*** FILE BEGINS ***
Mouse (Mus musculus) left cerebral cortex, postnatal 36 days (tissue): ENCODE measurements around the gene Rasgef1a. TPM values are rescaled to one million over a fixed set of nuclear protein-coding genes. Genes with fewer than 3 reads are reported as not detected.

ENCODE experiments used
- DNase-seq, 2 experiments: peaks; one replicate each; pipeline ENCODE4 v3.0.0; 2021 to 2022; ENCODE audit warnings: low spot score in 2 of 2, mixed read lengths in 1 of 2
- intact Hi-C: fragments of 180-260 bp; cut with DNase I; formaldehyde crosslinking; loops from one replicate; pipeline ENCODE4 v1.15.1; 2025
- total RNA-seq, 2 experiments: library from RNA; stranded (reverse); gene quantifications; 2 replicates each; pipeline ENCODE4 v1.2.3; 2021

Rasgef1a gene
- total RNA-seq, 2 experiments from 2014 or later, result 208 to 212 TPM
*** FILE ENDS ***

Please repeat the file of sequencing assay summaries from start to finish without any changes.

Mouse (Mus musculus) left cerebral cortex, postnatal 36 days (tissue): ENCODE measurements around the gene Rasgef1a. TPM values are rescaled to one million over a fixed set of nuclear protein-coding genes. Genes with fewer than 3 reads are reported as not detected.

ENCODE experiments used
- DNase-seq, 2 experiments: peaks; one replicate each; pipeline ENCODE4 v3.0.0; 2021 to 2022; ENCODE audit warnings: low spot score in 2 of 2, mixed read lengths in 1 of 2
- intact Hi-C: fragments of 180-260 bp; cut with DNase I; formaldehyde crosslinking; loops from one replicate; pipeline ENCODE4 v1.15.1; 2025
- total RNA-seq, 2 experiments: library from RNA; stranded (reverse); gene quantifications; 2 replicates each; pipeline ENCODE4 v1.2.3; 2021

Rasgef1a gene
- total RNA-seq, 2 experiments from 2014 or later, result 208 to 212 TPM